Sophie Layton's colourful splash at Eames Fine Art

Intensely coloured, light-filled works play with expectation

London-based printmaker Sophie Layton’s intensely coloured, light-filled work is attracting a growing number of collectors, and Vincent Eames, director of Eames Fine Art, is expecting good things from her latest exhibition, which opens at the Bermondsey Street gallery today.

The new show demonstrates the impressive range of Layton’s printmaking skills – not to mention her resonance with the colour-saturated work of her father, glassblower Peter Layton – and begins with a series of evocative etchings she made following a visit to Japan in 2014. While there, she began taking long, night-time walks through each city she visited, and the neon lights and sharp contrasts created by the electric, artificial light she saw are beautifully captured in photo-etchings such as Osaka Nightlife (£1,100, second picture).


The second series consists of more domestic, interior scenes reminiscent of Hockney or Hamilton, which she has made by combining pencil drawings with carborundum printing techniques (she pours the finely ground metal over a fibreglass glue).

Again, Layton’s use of colour and light are immediately arresting, but in these works she focuses on small, intimate details such as the shadows cast by a plant pot or the veins on a leaf (such as in House Plant I and House Plant III, £900 each, third and fourth pictures respectively).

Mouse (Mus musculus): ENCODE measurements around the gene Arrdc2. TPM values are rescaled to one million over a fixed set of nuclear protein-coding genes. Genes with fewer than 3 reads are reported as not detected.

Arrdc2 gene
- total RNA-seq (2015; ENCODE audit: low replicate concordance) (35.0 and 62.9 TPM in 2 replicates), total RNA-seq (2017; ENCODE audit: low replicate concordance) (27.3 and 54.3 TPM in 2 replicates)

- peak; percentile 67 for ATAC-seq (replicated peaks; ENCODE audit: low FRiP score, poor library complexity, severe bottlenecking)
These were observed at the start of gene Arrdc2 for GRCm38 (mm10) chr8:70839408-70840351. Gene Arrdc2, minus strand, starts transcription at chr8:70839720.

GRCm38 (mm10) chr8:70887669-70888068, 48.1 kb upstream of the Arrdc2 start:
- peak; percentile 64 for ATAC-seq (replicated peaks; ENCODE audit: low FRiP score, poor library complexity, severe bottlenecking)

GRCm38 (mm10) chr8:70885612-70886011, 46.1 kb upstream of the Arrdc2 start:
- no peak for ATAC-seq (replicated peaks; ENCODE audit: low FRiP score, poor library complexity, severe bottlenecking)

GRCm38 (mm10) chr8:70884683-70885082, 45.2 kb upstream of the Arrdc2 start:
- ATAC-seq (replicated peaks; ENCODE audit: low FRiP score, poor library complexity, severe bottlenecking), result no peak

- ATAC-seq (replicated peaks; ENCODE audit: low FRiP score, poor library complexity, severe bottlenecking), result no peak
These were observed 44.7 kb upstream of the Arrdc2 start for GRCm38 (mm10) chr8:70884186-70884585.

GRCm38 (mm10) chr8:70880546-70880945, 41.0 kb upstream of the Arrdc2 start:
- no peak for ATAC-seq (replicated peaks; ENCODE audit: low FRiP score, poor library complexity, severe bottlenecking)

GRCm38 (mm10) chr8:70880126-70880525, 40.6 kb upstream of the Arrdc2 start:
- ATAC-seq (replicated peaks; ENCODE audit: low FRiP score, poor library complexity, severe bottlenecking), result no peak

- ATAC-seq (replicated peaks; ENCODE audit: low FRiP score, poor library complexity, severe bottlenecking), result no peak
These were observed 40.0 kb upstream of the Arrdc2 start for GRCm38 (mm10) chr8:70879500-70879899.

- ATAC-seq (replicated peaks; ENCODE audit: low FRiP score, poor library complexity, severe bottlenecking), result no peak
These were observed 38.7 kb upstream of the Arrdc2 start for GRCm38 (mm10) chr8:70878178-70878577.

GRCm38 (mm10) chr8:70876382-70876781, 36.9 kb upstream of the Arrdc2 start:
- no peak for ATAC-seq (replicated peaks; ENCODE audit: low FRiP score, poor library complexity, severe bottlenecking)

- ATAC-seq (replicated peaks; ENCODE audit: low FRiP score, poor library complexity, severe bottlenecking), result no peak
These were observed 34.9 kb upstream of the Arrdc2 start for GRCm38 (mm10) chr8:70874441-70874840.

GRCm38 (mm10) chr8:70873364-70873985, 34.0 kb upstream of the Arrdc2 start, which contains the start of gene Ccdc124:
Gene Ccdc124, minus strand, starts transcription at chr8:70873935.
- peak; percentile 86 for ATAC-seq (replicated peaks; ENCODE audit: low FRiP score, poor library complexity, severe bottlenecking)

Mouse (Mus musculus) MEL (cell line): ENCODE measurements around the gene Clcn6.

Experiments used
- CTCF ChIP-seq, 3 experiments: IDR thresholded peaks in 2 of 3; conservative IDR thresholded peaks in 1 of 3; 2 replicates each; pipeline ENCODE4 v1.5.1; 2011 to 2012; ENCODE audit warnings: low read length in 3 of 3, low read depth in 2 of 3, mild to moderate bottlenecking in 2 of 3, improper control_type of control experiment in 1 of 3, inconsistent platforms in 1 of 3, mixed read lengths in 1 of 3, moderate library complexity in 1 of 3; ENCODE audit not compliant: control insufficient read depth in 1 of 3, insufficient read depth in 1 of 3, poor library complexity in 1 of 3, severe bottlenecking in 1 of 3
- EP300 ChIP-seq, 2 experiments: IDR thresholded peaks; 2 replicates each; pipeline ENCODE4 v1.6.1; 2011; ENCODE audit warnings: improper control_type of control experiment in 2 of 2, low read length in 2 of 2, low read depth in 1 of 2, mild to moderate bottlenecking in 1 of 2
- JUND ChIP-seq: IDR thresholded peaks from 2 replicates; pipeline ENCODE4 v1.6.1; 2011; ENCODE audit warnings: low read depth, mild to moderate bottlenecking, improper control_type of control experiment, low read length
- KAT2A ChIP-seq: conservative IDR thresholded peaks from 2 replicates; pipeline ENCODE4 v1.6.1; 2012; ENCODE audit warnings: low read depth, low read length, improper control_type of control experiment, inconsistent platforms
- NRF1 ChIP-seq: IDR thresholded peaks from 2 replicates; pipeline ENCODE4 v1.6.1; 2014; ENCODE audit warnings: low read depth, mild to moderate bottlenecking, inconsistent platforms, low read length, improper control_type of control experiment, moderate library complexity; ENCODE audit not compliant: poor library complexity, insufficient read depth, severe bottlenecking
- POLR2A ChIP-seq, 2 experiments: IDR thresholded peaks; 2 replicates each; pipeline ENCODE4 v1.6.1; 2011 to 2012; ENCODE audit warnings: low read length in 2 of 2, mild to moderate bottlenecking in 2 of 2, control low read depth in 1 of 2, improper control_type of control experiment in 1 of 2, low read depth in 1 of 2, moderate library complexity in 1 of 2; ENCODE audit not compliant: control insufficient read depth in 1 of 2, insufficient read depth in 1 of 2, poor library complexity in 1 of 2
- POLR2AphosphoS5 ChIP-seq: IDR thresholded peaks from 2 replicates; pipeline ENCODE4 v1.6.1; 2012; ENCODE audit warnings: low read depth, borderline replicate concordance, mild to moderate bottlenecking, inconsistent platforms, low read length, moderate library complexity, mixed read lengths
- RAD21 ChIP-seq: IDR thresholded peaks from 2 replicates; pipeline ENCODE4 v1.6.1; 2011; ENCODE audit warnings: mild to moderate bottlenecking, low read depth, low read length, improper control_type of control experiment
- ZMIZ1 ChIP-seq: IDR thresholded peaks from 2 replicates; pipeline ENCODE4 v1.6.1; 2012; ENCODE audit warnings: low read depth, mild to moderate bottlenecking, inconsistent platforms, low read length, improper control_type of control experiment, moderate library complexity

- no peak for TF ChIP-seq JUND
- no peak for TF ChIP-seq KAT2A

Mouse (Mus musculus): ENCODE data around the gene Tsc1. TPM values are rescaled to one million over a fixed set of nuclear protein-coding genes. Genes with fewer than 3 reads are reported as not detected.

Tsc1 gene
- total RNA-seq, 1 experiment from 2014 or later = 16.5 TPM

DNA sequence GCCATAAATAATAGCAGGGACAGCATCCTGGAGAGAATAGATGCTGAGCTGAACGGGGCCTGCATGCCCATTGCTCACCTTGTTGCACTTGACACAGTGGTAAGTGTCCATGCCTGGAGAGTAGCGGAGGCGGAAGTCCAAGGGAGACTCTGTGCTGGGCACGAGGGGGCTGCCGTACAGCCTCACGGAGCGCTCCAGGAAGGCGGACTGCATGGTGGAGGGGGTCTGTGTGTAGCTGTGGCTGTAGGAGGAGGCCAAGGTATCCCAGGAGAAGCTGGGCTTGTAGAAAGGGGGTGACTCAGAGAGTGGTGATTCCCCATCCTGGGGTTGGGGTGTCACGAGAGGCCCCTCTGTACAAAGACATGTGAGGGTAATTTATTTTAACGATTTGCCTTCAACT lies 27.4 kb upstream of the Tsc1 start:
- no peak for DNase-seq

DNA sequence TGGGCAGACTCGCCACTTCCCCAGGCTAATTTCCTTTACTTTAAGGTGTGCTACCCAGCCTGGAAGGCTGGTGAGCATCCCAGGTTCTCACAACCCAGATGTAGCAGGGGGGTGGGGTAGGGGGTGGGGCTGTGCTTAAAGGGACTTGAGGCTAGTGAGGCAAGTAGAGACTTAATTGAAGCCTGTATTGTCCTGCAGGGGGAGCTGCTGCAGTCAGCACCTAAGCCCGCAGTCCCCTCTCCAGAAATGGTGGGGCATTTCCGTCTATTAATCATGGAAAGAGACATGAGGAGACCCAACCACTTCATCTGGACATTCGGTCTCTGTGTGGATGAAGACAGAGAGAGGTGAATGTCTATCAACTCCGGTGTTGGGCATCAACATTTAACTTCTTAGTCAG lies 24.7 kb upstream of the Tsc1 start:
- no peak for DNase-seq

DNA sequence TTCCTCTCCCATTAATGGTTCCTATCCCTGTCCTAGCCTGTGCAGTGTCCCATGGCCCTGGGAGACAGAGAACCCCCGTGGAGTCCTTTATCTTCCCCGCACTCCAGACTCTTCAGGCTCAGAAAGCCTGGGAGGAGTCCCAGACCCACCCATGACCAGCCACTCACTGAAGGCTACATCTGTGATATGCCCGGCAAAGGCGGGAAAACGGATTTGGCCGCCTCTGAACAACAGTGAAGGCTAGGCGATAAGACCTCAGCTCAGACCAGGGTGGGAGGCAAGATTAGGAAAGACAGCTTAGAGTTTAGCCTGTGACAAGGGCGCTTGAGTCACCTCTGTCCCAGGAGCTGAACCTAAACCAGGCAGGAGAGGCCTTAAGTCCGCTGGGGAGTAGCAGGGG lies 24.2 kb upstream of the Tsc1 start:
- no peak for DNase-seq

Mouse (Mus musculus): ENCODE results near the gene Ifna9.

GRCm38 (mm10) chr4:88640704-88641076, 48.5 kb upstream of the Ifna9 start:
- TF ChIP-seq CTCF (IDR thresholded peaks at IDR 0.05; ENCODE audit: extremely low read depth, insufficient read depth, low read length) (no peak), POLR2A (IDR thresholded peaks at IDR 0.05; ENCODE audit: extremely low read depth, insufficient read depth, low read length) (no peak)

The exhibition closes with a set of photo-etchings inspired by Layton’s fascination with the imperfections of old photographs. Now that we can digitally edit our photos, we rarely save any that are badly composed or poorly lit, but family albums made in the pre-digital age are full of these less-than-perfect images. Layton has taken her favourite flawed shots from her family archive and then manipulated them by working into the colour and detailing on the printing press – such as Amongst the Party Streamers (£480, first picture). The result is a set of fascinating compositions that provide both surreal and genuine snapshots of the past.


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